ISEQ surges to just below 4,000
There was some renewed investor optimism yesterday as German retail sales rose more than anticipated and banks in Cyprus reopened with strict controls designed to prevent a capital flight.
The rise in European stock markets came even as US stocks opened largely unchanged as gross domestic product there climbed 0.4pc on an annual basis in the fourth quarter.
That compared with a previous 0.1pc estimate but was still lower than the 0.5pc that had been expected by economists and well below the 3.1pc annual rate recorded in the third quarter of 2012.
The decline came amid the biggest slump in spending since 1972, as the US was winding down its involvement in Vietnam. First-time jobless claims in the US also rose by 16,000 to 357,000 in the week ended March 23. That was higher than the 340,000 expected by economists.
"German retail sales are a positive for market participants ahead of the Easter break," said Norman Villamin, who helps oversee about $44bn (€34.3bn) as European chief investment officer at Coutts in Zurich.
"But they just reinforce the idea that Europe is running a two-speed economy."
European stocks briefly pared their advance after a Federal Labour Agency report showed that unemployment in Europe's largest economy unexpectedly rose this month. The number of people out of work increased a seasonally adjusted 13,000 to 2.94 million. Economists had expected a decline of 2,000.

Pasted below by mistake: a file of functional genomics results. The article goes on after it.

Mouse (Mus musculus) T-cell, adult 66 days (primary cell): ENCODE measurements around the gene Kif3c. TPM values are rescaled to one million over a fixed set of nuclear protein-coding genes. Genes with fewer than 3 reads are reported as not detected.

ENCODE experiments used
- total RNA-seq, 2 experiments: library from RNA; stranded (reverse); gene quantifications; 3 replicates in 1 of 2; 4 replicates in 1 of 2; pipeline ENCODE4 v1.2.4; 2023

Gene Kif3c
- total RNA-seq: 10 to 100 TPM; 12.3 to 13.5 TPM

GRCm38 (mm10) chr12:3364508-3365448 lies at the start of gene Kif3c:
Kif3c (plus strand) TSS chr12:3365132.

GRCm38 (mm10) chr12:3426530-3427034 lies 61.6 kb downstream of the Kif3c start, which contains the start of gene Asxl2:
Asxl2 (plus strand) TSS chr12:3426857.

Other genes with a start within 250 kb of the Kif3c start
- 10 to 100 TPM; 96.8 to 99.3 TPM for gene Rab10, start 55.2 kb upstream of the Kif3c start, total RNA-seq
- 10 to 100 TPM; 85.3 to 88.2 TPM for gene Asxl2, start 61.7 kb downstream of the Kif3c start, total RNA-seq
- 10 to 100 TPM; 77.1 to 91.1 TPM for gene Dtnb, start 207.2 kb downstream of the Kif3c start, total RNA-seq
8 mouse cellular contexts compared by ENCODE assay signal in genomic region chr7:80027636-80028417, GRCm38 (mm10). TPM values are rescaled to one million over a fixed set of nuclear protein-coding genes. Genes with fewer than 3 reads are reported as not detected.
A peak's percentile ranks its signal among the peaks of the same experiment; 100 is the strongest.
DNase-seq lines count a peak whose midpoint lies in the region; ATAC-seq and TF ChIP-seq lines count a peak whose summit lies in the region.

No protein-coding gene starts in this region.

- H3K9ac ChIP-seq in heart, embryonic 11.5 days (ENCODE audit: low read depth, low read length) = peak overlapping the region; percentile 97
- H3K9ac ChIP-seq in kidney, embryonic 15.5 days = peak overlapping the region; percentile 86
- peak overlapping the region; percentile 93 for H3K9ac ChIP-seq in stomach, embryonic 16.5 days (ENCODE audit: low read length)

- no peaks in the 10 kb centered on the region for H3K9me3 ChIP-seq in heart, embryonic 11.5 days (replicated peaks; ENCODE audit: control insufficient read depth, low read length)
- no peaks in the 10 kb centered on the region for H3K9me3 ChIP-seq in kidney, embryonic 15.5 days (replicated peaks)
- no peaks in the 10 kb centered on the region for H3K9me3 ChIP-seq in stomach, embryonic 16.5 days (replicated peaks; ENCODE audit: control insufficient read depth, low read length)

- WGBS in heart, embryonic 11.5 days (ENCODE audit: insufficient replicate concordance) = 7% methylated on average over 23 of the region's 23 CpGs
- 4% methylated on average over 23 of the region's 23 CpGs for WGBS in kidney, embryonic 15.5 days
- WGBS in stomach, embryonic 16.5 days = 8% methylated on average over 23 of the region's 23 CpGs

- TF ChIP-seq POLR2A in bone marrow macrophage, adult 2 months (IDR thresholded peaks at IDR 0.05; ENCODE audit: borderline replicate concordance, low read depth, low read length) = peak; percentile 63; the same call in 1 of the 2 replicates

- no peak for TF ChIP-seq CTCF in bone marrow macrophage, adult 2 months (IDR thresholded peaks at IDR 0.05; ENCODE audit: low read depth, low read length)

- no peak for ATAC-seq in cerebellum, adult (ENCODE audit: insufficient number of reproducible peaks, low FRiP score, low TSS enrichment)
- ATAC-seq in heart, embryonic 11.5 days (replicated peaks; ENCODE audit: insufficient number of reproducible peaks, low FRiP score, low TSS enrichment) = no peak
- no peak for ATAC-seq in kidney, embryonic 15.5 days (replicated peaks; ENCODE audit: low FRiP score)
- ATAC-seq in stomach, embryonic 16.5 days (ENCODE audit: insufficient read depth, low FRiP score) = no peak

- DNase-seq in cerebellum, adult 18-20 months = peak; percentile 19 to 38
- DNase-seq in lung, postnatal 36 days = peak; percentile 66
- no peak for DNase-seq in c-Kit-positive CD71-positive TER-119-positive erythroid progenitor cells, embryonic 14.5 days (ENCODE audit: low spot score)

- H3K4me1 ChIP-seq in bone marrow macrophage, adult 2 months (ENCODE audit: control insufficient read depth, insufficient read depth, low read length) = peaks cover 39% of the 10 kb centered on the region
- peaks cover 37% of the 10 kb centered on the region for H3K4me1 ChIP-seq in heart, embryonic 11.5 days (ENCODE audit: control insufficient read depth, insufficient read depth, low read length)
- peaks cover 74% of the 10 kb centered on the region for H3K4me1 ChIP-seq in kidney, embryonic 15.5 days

In Ireland, the Overall ISEQ Index surged to bring it within striking distance once again of the 4,000 mark.
It closed up 45.15 points, or over 1.1pc, at 3,958.27.
It was a busy session for a number of key stocks.
Shares in food group Kerry added just over 3pc, or €1.38 to close at €46.48.
The shares have risen over 35pc in the past year and continue to test record levels.
Builders merchanting group Grafton rose 2.6pc, or 13c, to finish at €5.11. They rose the day after it announced that it had bought a small chain of outlets in England.
Shares in packaging group Smurfit Kappa gained just over 4pc, or 50c, to close at €12.90, helped by those stronger retail figures from Germany.
UTV slumped 5.5pc to €1.70 after Viadcos Nominees cut its shareholding in the group.
Shares in agri group Origin Enterprises were unchanged after Saudi Arabia's United Farmers said it had agreed to pay €73m to buy Continental Farmers, which has operations in Poland and Ukraine. Origin owns 24pc of Continental, which is listed on Dublin's ESM. Its shares shot up 56pc, or 15 cent to 41.5 cent.
National benchmark indices climbed in every western-European market that opened yesterday, except Italy and Portugal. France's CAC 40 jumped 0.5pc and the UK's FTSE 100 gained 0.4pc. Germany's DAX rose 0.1pc.